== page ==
3.7. Combination of Conventional and Green Extraction Techniques Used for P. cerasus Kernel

The objective of the study conducted by Yilmaz et al. [25] was a comprehensive analysis of the chemical composition of kernels from sour cherry, with the intention of exploring their potential applications as a viable source of oil and antioxidants. Conventional extraction required successive extraction of the grounded kernel sample with hexane. The results showed the impact of ethanol presence in the extraction process on the fatty acid composition of kernel oil, as it was found to be statistically insignificant (p > 0.05), as the most abundant acid (C18:1, oleic acid) ranged from ~45–48%. However, total tocopherol concentration (TTC) was measured at 428.62 mg/L in the conventional extraction without 3% v/v ethanol. A similar pattern was seen in the quantification of β-carotene. Conventional extraction was found to have high efficiency and it seems that the presence of ethanol has positive effects on the extraction of this compound. It was measured 8.47 and 10.03 mg/L with the conventional technique, respectively, verifying the vast impact of ethanol. In the same study, the authors also investigated a “green” SC-CO2 technique. This method yielded the highest TPC at 27.86 mg GAE/L, significantly higher than any other technique by ~29–76%. It is of high importance to highlight that the application of ethanol in both techniques (conventional and “green”) resulted in a considerable increase of the overall TPC and β-carotene of the kernel oil samples. However, the “green” technique was found to be the preferable technique as it yielded higher TPC and better polyphenol recovery, despite the higher tocopherol recovery provided by conventional extraction. The implementation of an environmentally and human-friendly technique to extract the oil renders it suitable for consumption in food products.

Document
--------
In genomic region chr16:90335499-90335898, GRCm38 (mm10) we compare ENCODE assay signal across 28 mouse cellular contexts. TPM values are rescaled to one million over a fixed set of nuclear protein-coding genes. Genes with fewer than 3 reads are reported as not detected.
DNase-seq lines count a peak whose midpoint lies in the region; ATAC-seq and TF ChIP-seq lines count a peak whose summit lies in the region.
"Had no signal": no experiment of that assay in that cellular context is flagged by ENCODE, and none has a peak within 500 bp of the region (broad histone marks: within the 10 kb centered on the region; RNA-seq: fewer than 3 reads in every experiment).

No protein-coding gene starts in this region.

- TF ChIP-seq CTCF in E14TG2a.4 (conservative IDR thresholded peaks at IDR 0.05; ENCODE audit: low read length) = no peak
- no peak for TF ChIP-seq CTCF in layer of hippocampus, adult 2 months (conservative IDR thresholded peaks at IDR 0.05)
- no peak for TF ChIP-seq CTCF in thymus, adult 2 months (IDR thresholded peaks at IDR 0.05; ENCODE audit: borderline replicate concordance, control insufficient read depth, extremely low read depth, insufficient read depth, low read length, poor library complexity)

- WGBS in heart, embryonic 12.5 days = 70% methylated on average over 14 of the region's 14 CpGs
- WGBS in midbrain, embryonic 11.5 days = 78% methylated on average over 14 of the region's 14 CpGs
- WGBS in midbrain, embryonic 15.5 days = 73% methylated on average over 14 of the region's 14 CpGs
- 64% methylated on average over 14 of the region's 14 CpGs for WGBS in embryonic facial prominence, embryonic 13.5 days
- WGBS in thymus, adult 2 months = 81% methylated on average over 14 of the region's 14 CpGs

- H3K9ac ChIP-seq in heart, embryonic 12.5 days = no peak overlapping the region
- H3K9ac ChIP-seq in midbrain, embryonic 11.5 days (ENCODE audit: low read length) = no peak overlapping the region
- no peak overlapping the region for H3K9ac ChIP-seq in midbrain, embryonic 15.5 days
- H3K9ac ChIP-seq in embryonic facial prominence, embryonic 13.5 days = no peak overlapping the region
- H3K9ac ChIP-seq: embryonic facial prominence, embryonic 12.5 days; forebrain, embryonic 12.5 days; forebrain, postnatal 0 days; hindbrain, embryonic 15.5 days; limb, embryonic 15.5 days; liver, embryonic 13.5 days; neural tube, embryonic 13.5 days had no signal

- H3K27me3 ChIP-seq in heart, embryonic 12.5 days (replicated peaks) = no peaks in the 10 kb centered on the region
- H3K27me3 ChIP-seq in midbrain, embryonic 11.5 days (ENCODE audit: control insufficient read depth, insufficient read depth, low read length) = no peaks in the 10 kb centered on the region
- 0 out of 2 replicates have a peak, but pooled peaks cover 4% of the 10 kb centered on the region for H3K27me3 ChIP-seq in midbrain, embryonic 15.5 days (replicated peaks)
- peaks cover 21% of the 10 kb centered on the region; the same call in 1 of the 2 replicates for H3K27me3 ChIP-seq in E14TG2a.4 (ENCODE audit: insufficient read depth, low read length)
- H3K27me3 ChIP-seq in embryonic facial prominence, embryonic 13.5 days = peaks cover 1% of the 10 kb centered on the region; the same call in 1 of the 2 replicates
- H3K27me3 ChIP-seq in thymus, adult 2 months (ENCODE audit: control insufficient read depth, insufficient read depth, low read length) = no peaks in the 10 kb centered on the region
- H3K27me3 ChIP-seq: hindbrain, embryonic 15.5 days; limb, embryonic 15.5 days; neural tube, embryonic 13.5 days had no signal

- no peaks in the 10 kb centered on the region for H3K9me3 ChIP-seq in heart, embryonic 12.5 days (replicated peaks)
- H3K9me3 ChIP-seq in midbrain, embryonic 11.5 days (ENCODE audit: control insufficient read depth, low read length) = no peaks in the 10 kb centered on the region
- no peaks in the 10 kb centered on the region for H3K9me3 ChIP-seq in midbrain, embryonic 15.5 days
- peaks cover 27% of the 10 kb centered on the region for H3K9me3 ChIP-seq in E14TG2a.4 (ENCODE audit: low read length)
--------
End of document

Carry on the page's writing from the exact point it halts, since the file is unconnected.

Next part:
The objective of the conducted study by Dimic et al. [26] was to assess the efficacy of Soxhlet extraction to isolate oil from cherry seeds. The investigation focused on the analysis of oils with regard to their extraction yield, fatty acid composition, TTC, and antioxidant capacity. The raw material underwent fractionation, resulting in fractions with sizes less than 800 μm and greater than 800 μm. In the Soxhlet extraction procedure, milled cherry seeds were subjected to extraction using an appropriate non-polar solvent (n-hexane or methylene chloride) in a ratio of 1:4 solid-to-liquid. Oleic acid content did not differ significantly between the different solvents (~42 g/100 g of sour cherry seed oil). Linoleic acid averaged ~47 g/100 g seed oil) and α-linolenic acid was measured at ~0.32 g/100 g seed oil. Regarding TTC, it ranged from 37–46 mg/100 g cherry seed oil. In the same study, “green” techniques were also used for the isolation of kernel oil, i.e., supercritical carbon dioxide (SC-CO2) and cold-pressing extraction. The laboratory-scale high-pressure extraction plant was utilized to conduct the SC-CO2 process. The maximum content was achieved using SC-CO2 at 70 °C, 0.4 kg/h at 200 bar. Oil yield ranged from 2.50–13.02%, with the highest yield obtained from SC-CO2 method with 350 bar, 70 °C, 0.4 kg/h, in which the particle size (<800 μm) had a significant role. Linolenic acid content ranged with non-significant differences (p > 0.05) from 46.68–47.37 g/100 g of sour cherry seed oil. The highest content was achieved with a “green” technique, cold-press extraction. Finally, antioxidant activity was measured in order to evaluate the healing effect of sour cherry seed oil. DPPH assay (2.18–6.22 μM TE/g oil) highlighted the pressure effect in SC-CO2 method with 70 °C, 0.4 kg/h at 275 bar. Subsequently, it was proved that bioactive compounds yield was increased further with “green” techniques. More specifically, SC-CO2 extraction parameters like pressure, temperature, and flow rate were tuned. tocopherol yield in oil was increased when these factors were kept to a minimum during extraction. Particle size also had a crucial impact on SC-CO2 because it can affect the amount of the sample extracted and the amount of the tocopherol produced. Extracts potentially rich in bioactive compounds may be obtained through the SC-CO2 method without the need for further purification.